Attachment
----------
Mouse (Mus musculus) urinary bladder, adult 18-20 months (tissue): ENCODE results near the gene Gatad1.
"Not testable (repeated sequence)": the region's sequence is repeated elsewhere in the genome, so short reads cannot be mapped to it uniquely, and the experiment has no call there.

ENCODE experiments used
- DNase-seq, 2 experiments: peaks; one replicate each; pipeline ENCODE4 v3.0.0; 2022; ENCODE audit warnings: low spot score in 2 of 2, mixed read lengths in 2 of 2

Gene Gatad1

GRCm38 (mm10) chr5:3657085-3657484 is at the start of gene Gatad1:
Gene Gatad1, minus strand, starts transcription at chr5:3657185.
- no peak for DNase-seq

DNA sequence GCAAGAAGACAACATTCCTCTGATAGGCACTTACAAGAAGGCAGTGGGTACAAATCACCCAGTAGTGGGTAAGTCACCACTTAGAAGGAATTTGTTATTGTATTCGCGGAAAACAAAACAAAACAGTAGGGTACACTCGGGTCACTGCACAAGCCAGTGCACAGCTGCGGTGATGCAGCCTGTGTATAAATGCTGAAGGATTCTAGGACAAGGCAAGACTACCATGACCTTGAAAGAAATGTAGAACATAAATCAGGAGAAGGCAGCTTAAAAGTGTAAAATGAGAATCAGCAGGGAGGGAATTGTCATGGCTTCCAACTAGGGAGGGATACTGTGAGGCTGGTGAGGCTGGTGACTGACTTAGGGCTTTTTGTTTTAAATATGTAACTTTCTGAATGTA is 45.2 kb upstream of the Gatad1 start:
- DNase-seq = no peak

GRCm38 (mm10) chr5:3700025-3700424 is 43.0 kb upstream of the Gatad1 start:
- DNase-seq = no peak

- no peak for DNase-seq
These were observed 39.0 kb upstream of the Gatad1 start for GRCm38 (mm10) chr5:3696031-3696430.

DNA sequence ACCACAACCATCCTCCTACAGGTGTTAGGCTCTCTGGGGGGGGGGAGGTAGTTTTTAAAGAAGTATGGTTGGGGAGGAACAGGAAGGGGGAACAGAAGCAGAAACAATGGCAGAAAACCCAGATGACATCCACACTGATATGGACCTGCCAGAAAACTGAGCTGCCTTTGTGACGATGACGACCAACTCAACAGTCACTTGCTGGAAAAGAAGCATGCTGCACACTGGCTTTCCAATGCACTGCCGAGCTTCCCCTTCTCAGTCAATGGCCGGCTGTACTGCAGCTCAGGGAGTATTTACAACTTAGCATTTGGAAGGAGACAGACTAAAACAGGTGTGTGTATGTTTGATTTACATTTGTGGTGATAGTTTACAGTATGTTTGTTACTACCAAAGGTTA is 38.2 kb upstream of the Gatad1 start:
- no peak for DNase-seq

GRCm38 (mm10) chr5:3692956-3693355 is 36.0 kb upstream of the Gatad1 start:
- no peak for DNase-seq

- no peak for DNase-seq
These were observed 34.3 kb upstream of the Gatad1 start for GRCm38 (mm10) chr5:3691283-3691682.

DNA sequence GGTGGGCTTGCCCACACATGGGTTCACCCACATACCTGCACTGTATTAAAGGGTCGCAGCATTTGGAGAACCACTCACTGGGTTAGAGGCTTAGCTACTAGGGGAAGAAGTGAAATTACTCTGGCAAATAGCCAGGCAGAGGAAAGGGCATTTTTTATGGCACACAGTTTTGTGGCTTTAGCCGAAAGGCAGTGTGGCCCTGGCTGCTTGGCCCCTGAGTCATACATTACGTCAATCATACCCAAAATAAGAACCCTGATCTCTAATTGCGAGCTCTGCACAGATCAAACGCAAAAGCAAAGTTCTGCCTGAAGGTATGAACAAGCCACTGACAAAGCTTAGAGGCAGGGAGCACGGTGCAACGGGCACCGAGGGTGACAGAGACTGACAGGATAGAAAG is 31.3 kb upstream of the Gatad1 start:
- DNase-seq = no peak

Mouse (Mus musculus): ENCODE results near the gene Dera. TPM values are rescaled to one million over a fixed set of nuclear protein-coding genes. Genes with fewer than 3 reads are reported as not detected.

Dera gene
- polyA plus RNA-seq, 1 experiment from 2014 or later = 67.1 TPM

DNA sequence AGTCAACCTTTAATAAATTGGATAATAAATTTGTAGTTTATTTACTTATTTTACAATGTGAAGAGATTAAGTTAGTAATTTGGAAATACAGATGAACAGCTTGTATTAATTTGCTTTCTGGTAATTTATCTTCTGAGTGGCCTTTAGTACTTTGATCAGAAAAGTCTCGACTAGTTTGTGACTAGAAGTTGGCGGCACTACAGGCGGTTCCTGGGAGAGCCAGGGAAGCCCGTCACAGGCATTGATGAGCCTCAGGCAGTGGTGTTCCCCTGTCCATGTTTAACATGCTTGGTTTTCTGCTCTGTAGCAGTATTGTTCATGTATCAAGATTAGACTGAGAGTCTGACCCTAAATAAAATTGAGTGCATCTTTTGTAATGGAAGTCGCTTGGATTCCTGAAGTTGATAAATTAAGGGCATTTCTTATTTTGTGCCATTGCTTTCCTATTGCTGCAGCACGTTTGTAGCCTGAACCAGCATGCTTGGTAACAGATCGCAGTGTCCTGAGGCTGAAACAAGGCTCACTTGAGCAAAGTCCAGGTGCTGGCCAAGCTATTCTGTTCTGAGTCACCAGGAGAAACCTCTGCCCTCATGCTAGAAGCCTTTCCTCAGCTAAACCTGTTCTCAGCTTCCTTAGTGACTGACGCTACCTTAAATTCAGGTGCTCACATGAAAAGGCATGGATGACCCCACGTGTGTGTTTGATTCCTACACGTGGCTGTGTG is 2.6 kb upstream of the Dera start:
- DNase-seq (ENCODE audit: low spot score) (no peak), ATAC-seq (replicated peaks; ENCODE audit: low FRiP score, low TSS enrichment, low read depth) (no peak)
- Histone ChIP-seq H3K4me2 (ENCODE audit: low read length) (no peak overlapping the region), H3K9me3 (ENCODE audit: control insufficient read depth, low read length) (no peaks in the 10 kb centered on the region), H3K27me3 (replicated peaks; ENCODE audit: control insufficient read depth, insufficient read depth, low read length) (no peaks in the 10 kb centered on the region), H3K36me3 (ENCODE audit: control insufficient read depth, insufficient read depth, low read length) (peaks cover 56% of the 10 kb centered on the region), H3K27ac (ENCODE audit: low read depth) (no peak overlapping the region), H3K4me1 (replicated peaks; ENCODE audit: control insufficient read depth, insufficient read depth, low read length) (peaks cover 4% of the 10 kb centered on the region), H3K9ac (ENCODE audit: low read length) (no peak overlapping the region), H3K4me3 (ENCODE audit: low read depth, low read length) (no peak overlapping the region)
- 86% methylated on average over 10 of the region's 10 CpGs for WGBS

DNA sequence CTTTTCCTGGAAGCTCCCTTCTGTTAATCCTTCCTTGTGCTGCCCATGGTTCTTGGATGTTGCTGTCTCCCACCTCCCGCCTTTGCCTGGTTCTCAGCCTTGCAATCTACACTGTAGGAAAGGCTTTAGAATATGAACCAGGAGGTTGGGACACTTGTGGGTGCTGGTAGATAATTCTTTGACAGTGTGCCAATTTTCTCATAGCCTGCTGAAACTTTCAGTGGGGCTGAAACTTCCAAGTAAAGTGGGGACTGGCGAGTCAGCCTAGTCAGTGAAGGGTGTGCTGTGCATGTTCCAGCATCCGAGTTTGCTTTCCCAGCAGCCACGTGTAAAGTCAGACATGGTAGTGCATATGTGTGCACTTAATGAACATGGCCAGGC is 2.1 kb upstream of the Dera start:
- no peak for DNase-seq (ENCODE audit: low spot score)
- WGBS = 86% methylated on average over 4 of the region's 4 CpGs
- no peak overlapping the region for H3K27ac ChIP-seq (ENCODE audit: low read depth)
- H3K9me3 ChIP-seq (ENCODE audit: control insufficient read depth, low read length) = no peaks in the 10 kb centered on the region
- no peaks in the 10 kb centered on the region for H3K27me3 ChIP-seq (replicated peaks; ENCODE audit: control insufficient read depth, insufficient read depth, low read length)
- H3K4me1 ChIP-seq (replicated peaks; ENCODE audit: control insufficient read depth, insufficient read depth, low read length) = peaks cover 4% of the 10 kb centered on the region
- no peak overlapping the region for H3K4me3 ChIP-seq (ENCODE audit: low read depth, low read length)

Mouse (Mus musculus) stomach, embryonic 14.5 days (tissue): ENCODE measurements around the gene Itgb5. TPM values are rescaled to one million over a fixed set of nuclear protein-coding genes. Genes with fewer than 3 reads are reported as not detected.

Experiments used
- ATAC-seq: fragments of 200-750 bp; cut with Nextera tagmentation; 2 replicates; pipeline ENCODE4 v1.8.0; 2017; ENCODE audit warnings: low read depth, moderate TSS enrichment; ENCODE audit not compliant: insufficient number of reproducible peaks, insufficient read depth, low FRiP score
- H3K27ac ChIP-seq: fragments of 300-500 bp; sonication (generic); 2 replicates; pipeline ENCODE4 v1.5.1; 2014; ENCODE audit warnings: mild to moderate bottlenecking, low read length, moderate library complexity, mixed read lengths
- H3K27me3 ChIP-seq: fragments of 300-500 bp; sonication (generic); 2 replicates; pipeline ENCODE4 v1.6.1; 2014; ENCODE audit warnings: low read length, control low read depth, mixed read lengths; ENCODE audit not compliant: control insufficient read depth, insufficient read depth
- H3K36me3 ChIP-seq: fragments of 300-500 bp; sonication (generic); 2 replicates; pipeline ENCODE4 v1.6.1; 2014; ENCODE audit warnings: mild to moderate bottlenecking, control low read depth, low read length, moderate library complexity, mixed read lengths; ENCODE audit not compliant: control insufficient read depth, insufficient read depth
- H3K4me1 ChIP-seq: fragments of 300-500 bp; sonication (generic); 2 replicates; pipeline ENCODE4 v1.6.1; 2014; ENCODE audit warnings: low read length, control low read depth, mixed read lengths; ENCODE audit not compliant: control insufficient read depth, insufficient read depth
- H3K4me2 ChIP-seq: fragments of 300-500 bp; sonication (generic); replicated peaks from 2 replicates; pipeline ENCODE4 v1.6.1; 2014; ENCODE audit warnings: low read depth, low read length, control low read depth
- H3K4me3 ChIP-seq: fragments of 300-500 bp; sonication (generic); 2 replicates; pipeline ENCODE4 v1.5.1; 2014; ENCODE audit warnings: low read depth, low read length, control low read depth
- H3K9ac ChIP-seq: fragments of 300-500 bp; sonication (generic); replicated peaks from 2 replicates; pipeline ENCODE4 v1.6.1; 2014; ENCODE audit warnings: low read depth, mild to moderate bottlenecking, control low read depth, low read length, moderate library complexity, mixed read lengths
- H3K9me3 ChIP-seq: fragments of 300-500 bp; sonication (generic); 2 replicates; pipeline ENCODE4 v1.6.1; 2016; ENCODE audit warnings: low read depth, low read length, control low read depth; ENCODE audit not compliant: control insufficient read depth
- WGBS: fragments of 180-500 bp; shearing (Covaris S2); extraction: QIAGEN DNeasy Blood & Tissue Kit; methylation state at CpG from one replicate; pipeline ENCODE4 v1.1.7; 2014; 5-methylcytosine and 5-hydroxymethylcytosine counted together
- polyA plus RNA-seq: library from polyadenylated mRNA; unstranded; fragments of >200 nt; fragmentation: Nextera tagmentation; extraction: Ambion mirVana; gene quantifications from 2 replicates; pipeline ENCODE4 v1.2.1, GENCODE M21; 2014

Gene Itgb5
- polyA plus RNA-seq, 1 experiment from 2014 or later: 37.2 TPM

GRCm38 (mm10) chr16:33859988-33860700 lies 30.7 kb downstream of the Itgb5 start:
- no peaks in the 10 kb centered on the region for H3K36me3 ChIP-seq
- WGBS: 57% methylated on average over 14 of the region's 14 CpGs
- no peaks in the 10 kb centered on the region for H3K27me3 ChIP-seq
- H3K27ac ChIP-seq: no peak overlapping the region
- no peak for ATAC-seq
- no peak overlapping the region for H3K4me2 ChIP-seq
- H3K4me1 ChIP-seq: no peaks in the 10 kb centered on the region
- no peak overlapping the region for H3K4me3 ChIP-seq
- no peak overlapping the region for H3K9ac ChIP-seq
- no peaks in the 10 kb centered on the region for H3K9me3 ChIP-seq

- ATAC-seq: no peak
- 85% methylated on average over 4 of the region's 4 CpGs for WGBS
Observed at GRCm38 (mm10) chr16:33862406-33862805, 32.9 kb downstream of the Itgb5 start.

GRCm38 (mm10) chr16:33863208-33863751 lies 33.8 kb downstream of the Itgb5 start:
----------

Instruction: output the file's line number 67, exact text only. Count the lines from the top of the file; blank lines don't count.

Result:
GRCm38 (mm10) chr16:33863208-33863751 lies 33.8 kb downstream of the Itgb5 start: